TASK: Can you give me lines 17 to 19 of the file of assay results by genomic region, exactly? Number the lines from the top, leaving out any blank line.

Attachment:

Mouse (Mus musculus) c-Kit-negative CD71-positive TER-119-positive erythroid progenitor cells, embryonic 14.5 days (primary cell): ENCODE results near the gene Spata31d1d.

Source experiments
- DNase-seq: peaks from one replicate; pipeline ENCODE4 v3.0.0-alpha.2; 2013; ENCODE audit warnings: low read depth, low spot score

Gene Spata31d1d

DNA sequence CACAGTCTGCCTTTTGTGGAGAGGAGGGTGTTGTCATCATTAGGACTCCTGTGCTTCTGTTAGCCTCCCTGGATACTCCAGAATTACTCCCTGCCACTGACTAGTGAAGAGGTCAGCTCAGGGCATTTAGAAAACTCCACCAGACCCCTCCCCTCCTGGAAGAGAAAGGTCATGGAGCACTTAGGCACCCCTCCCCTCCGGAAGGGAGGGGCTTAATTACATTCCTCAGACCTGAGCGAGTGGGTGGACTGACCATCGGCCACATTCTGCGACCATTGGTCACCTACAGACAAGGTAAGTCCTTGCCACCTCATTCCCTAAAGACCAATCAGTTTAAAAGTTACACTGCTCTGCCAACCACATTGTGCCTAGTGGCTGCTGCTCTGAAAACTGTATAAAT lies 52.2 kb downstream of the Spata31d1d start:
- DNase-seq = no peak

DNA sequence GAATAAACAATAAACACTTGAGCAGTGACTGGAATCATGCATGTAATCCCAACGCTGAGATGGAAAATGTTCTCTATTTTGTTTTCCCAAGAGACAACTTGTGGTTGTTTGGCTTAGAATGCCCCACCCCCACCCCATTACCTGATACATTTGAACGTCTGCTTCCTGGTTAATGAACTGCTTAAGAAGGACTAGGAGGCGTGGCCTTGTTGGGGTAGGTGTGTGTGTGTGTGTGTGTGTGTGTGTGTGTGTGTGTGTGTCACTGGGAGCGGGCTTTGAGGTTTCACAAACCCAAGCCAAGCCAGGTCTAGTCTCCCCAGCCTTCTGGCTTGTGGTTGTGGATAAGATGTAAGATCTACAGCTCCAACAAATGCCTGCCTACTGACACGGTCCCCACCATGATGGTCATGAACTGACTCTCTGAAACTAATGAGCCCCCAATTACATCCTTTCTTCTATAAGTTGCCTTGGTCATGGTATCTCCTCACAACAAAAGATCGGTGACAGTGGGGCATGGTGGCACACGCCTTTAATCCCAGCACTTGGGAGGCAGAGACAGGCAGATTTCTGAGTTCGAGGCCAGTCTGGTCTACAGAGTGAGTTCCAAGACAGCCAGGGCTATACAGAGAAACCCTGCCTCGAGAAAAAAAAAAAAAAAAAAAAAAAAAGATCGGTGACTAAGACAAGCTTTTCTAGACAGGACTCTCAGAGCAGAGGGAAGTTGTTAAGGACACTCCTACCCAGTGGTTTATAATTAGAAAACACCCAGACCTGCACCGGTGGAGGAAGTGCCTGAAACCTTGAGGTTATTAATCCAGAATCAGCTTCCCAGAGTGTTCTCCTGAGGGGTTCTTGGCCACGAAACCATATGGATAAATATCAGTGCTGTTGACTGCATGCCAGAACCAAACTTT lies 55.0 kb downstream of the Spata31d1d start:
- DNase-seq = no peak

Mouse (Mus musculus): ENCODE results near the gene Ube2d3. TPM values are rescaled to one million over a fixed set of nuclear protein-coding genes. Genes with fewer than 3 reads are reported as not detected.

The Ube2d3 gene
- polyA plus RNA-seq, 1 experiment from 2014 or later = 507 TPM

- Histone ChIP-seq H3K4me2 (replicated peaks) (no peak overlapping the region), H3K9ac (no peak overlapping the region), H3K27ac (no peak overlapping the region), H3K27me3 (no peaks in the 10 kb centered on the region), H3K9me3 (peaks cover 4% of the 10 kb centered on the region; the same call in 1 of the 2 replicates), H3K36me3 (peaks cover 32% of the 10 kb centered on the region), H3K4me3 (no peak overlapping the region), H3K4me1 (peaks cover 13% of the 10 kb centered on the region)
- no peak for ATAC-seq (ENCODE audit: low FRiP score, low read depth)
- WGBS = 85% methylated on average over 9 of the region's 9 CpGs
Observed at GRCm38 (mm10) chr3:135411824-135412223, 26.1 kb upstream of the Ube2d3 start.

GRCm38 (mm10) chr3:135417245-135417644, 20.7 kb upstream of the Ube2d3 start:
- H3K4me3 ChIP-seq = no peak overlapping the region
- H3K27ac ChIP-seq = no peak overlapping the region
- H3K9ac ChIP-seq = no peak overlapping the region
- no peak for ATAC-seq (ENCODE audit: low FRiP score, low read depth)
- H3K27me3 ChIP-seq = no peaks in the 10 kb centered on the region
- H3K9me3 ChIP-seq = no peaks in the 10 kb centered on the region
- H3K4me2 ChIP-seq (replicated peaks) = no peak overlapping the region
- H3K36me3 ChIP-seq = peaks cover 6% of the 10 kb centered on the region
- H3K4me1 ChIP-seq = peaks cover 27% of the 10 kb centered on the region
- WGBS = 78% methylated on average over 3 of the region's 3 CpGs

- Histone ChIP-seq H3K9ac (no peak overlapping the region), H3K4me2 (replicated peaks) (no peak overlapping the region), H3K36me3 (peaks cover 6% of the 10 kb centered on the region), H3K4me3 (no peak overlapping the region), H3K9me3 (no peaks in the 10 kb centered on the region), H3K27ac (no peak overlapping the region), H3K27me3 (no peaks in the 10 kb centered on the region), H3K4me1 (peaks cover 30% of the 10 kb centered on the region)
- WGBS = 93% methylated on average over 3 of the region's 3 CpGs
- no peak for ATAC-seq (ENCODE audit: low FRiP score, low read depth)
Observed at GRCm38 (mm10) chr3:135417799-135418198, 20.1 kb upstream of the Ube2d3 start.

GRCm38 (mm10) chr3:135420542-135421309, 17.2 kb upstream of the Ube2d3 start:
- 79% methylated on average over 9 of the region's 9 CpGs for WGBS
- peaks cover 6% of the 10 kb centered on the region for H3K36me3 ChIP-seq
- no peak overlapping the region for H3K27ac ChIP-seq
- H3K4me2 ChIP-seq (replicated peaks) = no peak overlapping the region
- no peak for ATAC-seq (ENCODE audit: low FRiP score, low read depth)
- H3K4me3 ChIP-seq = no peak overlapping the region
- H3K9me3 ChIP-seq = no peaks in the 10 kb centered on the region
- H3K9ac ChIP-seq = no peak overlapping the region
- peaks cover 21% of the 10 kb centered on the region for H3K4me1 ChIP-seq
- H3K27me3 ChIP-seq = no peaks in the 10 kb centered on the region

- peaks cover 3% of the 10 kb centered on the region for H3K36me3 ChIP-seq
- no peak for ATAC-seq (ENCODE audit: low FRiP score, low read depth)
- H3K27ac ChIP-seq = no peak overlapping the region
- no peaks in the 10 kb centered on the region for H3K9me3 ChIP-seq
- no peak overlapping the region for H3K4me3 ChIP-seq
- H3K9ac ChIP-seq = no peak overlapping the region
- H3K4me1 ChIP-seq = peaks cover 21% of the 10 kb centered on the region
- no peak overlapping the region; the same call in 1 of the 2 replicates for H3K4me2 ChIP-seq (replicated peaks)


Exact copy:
- H3K4me3 ChIP-seq = no peak overlapping the region
- H3K27ac ChIP-seq = no peak overlapping the region
- H3K9ac ChIP-seq = no peak overlapping the region